Sunday, 19 March 2017

We enjoyed the St Paddy’s Day dance at the Big Yellow Merville Hall



by Keith and Heather Nicol

    On Saturday, March 18 we attended a contra dance at the Big Yellow Merville Hall for St Paddy’s Day.  The Funtime Fiddlers seem to attract a large following since we had also attended their Robbie Burns Dance in January and in both cases they had to set up more tables and chairs for the 100 plus people that showed up. What we really appreciated about the evening was the wide range of ages that attend from young children to teens to adults. You change partners during lots of the dances and people don’t necessarily come as a couple or paired up. 

Heather heading to the Big Yellow Merville Hall

The dances are either circle or line dances  and June - the dance caller- had a great way of explaining the steps needed to do each dance.  The night usually starts with a 15 minute warm up period  when June goes over the basic steps that most dances will use. So don’t feel that you have to be a Fred Astaire or Ginger Rogers to attend since learning the dances is easy to do on the spot.  The Funtime Fiddlers play a range of lively jigs and reels as well as waltzes and polkas in between sets. If you are looking for a family friendly event or want a chance to learn some new dances we recommend checking out the next contra dance in Merville since they offer several throughout the year.

The Funtime Fiddlers played lively jigs and reels


  Merville is located on the old island highway just 12 km north of Courtenay, B.C. For more information on the next contra dance contact:  seabankmars@shaw.ca  or www.mervillehall.ca  


The contra dances attract a wide range of ages


Tuesday, 14 February 2017

Vancouver’s Seawall between Third and Second Beach makes a fine winter walk



by Keith and Heather Nicol
A kayaker paddles just off shore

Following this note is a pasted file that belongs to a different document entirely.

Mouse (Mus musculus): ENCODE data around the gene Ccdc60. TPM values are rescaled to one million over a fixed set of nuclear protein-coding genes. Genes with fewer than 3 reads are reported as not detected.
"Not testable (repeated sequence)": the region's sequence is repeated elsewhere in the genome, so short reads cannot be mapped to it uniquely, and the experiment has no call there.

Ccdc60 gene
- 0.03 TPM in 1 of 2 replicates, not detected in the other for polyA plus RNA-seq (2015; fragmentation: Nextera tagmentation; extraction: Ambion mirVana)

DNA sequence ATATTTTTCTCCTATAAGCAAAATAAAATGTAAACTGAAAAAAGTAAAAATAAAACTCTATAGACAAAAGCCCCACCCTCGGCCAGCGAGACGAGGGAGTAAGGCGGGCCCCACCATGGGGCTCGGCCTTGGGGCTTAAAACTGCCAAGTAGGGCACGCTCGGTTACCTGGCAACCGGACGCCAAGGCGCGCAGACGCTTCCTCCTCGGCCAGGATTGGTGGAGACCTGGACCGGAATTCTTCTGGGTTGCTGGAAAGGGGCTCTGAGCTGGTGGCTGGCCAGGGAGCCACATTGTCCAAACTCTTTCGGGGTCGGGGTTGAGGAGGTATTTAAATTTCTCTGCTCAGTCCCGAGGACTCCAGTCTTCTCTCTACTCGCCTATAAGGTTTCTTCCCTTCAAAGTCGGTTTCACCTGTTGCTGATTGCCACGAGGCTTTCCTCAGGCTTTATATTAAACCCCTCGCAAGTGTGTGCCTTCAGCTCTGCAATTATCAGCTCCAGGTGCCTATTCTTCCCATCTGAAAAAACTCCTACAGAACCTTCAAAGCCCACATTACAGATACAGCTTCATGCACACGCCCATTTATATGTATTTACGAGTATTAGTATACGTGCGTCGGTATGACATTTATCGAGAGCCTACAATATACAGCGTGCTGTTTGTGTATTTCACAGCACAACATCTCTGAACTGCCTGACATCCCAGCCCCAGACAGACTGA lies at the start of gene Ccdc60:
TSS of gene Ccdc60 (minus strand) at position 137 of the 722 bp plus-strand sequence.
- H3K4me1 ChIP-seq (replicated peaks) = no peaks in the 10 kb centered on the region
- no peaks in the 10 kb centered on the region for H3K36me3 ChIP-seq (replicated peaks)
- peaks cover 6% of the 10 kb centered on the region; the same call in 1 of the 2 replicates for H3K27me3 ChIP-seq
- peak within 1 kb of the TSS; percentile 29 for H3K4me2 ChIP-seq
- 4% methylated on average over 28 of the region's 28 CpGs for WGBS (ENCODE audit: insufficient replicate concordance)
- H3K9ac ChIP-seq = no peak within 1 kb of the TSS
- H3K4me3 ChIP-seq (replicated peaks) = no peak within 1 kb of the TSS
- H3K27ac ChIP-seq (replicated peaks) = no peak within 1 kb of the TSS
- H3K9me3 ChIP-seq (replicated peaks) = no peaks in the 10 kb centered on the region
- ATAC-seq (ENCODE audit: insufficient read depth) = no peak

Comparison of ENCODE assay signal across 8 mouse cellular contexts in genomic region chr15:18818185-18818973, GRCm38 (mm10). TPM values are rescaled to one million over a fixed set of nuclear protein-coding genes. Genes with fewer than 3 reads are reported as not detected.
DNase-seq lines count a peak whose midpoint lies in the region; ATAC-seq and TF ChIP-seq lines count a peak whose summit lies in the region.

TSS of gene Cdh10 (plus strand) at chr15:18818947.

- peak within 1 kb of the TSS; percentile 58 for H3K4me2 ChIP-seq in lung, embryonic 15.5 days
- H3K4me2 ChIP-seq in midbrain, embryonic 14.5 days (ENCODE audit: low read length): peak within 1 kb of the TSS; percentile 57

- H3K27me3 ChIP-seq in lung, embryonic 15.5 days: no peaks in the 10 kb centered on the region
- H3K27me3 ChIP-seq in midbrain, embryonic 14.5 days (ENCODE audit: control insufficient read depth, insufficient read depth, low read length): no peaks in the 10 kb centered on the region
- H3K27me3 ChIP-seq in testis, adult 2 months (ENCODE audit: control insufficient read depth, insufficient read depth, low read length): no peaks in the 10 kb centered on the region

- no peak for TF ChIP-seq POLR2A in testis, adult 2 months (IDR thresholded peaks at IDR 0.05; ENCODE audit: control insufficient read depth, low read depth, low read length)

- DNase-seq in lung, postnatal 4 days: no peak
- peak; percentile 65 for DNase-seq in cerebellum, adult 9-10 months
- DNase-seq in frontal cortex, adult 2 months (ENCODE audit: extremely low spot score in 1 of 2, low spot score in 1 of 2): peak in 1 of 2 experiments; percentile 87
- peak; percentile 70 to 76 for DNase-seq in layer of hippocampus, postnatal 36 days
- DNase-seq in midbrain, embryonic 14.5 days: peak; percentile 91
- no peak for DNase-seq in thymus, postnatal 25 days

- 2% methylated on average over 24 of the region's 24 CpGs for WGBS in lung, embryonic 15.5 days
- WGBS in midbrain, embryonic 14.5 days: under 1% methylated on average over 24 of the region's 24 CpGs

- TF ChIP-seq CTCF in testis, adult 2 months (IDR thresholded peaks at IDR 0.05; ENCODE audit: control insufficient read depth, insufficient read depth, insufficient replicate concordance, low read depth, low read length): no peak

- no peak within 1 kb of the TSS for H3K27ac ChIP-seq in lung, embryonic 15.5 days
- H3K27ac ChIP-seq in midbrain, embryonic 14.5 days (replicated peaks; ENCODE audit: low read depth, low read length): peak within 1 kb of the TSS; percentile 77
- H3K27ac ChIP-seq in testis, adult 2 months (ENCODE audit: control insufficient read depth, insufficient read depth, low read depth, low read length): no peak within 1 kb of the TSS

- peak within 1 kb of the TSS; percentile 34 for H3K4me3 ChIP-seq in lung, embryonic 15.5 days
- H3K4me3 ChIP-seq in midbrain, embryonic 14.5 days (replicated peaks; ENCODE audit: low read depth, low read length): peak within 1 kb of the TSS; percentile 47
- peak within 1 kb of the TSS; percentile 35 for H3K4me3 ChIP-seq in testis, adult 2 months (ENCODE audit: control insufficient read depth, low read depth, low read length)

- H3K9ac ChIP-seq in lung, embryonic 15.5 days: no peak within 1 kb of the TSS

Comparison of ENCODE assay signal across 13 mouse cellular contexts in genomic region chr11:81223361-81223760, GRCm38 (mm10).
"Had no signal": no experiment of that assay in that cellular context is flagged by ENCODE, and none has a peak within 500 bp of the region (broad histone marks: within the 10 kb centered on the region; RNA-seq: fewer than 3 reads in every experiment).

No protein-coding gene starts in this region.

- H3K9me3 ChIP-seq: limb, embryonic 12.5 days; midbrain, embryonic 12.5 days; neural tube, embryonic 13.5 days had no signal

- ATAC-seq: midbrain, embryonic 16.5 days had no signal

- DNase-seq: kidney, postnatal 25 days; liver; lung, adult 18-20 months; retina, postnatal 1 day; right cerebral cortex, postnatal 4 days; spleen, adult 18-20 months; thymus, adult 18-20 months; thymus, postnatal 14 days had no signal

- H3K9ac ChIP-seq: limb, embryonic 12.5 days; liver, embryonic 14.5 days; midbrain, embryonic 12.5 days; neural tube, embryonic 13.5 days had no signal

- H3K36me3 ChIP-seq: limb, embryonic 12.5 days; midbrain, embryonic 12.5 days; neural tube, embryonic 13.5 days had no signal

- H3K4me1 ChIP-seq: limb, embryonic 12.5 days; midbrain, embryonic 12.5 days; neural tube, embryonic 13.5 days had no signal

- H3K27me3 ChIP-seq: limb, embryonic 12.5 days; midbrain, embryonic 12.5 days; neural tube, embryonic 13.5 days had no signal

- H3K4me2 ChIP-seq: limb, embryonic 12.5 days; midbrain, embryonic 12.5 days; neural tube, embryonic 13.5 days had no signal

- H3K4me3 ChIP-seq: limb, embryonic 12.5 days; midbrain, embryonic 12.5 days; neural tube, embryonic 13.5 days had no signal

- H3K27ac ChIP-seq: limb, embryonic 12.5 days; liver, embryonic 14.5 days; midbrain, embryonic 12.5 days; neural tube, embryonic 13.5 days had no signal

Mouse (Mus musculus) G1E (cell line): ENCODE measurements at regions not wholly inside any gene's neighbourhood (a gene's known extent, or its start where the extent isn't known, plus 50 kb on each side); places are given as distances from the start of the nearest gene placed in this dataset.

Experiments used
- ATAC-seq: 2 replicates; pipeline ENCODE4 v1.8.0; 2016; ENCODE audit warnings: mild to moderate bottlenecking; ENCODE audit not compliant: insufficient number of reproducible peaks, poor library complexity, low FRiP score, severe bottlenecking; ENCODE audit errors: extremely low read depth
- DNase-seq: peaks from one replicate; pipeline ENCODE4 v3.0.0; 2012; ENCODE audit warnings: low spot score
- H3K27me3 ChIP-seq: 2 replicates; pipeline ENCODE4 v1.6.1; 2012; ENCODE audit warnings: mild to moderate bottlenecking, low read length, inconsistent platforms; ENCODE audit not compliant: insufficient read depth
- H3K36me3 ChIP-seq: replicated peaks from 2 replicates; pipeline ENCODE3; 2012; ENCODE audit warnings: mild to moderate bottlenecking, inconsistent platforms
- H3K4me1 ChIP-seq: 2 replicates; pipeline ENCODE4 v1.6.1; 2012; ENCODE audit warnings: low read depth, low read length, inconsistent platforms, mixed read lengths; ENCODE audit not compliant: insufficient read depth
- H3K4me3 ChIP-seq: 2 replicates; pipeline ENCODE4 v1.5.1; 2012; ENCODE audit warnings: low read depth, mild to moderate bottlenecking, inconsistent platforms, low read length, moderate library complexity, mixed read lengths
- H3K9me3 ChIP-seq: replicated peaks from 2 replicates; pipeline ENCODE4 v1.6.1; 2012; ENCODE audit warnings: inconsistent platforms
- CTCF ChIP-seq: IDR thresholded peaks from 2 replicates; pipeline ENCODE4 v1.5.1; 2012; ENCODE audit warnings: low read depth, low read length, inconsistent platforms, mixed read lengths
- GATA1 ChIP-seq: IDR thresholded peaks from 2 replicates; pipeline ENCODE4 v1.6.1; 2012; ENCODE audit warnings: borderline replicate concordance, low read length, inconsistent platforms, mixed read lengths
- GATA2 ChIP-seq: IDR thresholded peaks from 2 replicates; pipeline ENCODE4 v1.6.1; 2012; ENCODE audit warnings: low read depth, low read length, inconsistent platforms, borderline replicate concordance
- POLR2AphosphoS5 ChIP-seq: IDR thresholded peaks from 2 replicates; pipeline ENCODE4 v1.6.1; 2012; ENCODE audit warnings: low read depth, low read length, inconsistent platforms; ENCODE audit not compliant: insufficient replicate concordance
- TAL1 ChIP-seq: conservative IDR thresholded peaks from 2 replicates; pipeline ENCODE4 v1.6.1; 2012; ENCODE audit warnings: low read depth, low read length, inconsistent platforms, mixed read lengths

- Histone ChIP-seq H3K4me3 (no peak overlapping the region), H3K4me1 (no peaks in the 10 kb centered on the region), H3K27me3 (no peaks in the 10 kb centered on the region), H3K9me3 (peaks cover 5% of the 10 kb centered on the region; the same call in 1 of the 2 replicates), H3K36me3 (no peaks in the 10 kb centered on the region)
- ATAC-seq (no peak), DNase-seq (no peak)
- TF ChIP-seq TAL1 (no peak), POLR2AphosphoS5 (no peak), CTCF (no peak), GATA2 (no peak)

Coastal B.C. has been hit hard with cool weather and snow this winter so when the forecast for the Feb 11-13 Family Day weekend looked sunny and “warm” we decided check out the seawall on our most recent visit to Vancouver.  The seawall is roughly 10 km in length and we have biked around it many times in the past (see:http://keithnicol.blogspot.ca/2016/10/exploring-vancouvers-stanley-park-on.html) but we have not walked the section between Third and Second Beach for ages. Since the temperatures were still cool in the shade we wanted a route that was mostly sun exposed for our early afternoon walk and this fit the bill perfectly. We were joined by our daughter Kristie, her boyfriend Eric and our son Michael. We parked near the Teahouse at the Third Beach Parking area in Stanley Park and although we had to negotiate some snowy sidewalks to start we were soon on the snow free seawall.  
Lots of walkers out enjoying the seawall
The tide was low which exposed some nice areas of flat lying rock and we saw a sea kayaker out enjoying the light wind conditions. There were many other people out walking sections of the seawall and roller bladders and cyclists as well. For those people who have not walked the seawall there is a nice separation between cyclists and walkers so you don’t need to worry about collisions. We also enjoyed spotting the winter ducks in this area and we saw several Common Goldeneye, many colourful Surf Scoters as well as the more common Mallards and American Widgeon. Once we reached the pool at Second Beach we decided that this was a good turnaround point and headed back along the seawall. This route was about 2.6 km return so is doable by a wide variety of people. Stanley Park is a great asset to Vancouver and the seawall must be one of its most popular attractions, especially on sunny winter day. For more information see: http://vancouver.ca/parks-recreation-culture/stanley-park.aspx 
We saw several pairs of Common Goldeneye along the shore

Tuesday, 31 January 2017

Check out the World Community Film Festival in Courtenay on February 3 and 4, 2017